BULL S*IT BINGO: the 6 words to avoid in your funding proposals (or anywhere):

You’re probably familiar with this game from playing it with your favourite co-worker during strategic planning retreats. I’m talking about those “corporate-speak” words that are widely adopted in most office settings, but that are left out of normal human intercourse. That’s right, I said intercourse.

When we talk to people about funding our great projects – through proposal writing or direct mail or online – it’s important to talk to them in plain language. Forget about those I’m-trying-to-impress-the-boss words! Hunt them down and dig them out of your otherwise-awesome writing! Have a look at the worst offenders listed here and consider the more human translations in your donor communications.

  1. Communications. Did you see how I just used it in the sentence before? And didn’t I sound a bit poncy right there? I should have just used the word I meant: “writing.” If there’s a real word that’s simpler than the five-syllable one you just wrote, use it instead. You’ll sound more real.
  2. Dialogue. Why?! Think about how often you use a word when talking to your friends over a bottle of Mission Hill merlot (you’re welcome MH!). Strive to use words that you’d use when talking to a friend – assuming you don’t have a lot of friends who are serving time. The most criminal uses of “dialogue” are as a verb and/or together with “stakeholders”. Example: “Part of the strategic planning process involved dialoguing with our stakeholders.” How about calling me when the shuttle lands? Replace: “Part of the strategic planning process involved talking to people connected to the charity.”
  3. Stakeholders: But it’s such a handy word in the social sector world, right?! Well, it kind of blows chunks. Best expressed by Non-profit Hulk on Twitter.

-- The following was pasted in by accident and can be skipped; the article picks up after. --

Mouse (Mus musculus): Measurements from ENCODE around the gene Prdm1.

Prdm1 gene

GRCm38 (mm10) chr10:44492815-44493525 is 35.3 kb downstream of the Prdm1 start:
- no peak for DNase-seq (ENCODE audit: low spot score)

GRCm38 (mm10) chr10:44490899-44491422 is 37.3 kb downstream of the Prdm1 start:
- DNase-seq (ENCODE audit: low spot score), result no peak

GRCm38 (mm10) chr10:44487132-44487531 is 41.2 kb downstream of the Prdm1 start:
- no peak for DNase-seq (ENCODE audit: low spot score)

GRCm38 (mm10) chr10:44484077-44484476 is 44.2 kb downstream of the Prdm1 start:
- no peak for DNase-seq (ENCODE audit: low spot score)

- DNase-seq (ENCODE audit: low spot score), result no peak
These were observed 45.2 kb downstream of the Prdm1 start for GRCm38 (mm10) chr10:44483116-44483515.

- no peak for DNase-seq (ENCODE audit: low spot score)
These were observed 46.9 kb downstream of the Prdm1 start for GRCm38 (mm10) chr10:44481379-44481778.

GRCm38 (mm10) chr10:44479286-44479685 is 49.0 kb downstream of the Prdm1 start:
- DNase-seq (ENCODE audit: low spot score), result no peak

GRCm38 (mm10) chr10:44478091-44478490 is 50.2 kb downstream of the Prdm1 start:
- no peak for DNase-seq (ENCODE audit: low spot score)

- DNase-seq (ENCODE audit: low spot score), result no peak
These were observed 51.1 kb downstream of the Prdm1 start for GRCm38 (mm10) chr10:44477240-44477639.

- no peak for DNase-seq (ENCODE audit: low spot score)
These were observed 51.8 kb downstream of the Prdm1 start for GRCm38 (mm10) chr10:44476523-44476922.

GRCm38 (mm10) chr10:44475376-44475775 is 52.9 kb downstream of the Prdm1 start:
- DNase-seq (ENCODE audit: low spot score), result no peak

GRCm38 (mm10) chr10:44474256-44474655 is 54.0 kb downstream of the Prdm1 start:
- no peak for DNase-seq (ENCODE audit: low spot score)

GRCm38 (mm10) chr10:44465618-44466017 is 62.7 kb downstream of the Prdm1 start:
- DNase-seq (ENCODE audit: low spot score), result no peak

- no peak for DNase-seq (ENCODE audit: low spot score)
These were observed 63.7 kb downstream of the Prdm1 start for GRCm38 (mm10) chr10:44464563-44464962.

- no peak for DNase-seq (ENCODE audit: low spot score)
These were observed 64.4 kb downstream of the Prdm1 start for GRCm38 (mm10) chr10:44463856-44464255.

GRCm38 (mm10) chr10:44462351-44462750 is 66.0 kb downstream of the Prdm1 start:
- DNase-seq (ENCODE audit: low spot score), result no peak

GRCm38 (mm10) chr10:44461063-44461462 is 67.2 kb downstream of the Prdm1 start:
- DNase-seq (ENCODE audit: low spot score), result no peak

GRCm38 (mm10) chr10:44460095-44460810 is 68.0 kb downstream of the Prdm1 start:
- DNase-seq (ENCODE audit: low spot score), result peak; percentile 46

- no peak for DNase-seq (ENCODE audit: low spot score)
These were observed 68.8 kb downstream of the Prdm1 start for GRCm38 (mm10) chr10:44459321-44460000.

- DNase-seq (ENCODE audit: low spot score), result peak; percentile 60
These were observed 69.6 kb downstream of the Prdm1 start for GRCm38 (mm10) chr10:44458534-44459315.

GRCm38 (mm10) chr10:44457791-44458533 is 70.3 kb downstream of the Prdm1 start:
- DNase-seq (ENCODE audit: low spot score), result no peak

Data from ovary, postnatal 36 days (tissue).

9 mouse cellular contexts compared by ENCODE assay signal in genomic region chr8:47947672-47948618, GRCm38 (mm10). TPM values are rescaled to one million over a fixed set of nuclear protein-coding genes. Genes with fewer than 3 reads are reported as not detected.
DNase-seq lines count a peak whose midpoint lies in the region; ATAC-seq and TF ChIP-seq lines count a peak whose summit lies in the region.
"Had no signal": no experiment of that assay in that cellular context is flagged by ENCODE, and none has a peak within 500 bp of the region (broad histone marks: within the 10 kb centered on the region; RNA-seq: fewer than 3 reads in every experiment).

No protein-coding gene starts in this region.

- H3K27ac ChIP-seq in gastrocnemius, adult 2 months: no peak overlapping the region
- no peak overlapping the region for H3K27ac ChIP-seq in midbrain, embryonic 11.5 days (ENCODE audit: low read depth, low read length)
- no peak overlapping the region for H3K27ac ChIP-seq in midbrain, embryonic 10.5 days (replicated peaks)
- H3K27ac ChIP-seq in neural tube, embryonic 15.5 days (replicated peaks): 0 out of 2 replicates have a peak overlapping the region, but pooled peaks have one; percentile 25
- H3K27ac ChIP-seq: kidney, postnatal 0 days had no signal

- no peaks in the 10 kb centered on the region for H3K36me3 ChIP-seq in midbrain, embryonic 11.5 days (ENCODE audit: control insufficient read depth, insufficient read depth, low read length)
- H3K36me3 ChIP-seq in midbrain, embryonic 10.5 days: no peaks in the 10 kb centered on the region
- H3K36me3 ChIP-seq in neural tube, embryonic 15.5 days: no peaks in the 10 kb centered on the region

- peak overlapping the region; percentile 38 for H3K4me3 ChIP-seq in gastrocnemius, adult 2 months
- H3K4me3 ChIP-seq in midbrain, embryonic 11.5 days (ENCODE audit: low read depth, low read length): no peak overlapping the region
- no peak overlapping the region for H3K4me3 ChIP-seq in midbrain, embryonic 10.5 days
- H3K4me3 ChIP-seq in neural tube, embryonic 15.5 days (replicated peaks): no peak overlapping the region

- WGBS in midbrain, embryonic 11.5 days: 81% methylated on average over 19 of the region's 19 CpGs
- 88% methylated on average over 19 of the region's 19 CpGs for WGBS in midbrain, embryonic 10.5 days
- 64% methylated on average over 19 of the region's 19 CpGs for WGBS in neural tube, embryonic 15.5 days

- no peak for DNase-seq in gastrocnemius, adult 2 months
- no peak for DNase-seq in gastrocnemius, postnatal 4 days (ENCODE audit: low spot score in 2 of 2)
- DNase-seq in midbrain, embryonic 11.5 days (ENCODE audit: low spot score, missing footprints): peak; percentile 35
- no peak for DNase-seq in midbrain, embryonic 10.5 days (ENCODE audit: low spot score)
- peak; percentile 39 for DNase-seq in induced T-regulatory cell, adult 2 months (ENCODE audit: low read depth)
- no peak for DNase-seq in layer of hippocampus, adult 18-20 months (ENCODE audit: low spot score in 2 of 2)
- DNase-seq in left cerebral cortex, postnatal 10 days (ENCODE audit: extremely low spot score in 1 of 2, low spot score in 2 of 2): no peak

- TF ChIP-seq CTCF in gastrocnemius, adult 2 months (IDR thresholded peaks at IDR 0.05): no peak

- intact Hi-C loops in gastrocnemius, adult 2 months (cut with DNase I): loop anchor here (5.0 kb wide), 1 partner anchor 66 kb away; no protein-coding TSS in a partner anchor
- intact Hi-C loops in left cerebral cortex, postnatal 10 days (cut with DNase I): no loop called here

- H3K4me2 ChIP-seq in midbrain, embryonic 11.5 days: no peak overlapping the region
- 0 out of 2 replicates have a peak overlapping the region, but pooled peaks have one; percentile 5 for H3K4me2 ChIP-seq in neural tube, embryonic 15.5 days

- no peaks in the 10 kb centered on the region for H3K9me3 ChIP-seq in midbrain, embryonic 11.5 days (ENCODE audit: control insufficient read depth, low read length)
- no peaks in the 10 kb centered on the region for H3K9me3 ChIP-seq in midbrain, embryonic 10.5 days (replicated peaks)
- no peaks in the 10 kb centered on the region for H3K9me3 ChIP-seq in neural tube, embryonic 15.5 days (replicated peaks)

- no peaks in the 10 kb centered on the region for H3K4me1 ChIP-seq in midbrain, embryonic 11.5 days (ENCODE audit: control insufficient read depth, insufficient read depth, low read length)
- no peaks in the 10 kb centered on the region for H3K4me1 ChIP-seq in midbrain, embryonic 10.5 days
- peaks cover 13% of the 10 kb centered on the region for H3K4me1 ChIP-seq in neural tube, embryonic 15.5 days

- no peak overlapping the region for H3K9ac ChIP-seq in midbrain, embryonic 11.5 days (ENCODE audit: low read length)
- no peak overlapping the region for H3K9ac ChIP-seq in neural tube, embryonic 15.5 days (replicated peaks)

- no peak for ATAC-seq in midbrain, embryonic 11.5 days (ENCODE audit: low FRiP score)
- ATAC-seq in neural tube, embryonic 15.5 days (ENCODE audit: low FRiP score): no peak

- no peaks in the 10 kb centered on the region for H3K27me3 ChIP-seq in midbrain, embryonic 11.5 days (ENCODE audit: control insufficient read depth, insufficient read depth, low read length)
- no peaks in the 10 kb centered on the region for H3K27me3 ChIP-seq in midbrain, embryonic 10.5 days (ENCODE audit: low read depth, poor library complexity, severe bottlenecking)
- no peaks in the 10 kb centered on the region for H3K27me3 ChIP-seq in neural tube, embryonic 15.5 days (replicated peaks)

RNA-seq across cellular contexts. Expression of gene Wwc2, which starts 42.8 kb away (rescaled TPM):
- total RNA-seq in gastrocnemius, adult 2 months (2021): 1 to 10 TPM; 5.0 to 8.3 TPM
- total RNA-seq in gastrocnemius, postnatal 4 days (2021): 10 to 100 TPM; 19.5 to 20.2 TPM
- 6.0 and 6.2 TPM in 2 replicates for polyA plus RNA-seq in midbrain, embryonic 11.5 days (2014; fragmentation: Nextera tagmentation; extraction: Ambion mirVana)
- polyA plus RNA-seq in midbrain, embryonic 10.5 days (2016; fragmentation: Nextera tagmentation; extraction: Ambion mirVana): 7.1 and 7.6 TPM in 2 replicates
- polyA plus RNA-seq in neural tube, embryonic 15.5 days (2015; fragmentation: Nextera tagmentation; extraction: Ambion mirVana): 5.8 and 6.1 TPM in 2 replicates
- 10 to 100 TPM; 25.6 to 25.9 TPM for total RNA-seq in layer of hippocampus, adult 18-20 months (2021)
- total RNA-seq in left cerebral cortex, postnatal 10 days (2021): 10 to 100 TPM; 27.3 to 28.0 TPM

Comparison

4. Synergy. I want to break my thumbs every time I hear this word. It may be my least favourite. That’s right, this list is in random order. You’ll have to look it up yourself, as I’m not even sure what it’s supposed to mean.
  5. Operationalize. I got a spell-check underline on that one, but we used it at the last two places I worked! You’re just going to have to craft a phrase instead to avoid sounding like a total knob.
  6. Iteration, iterative and interate. I know a high-paid consultant who uses this word in all its versions the same way other people use “the.” Replace with “repeat” or “emphasize.”

Remember: Be real and authentic. Use your own voice, not the voice of Corporate Dork, and you will draw supporters in with your down to earth charm.

Bullsh*t Bingo: the poisonous mushroom of the social sector

I’m not done on this topic by a long shot.

– Siobhan

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About siobhanaspinall

About Siobhan Aspinall: I am a Certified Fundraising Executive (CFRE), passionate about the environment, social causes and surfing. I have been fundraising in Vancouver, Canada for over 16 years and love working with people who have a fear of fundraising. Call me for help developing a first-time fundraising plan, starting up a major gifts program, writing a case for support, or anything else that's keeping you awake at night! Please find me on linkedin or facebook and tell me what you'd like to see in future posts! : ) Photo Credit (sanddollar header): Minette Layne via Compfight cc
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8 Responses to BULL S*IT BINGO: the 6 words to avoid in your funding proposals (or anywhere):

  1. Good blog you’ve got here.. It’s hard to
    find high quality writing like yours these days.
    I honestly appreciate individuals like you!
    Take care!!

  2. Virgil says:

    Wow that was unusual. I just wrote an very long
    comment but after I clicked submit my comment didn’t show
    up. Grrrr… well I’m not writing all that over again. Anyway,
    just wanted to say fantastic blog!

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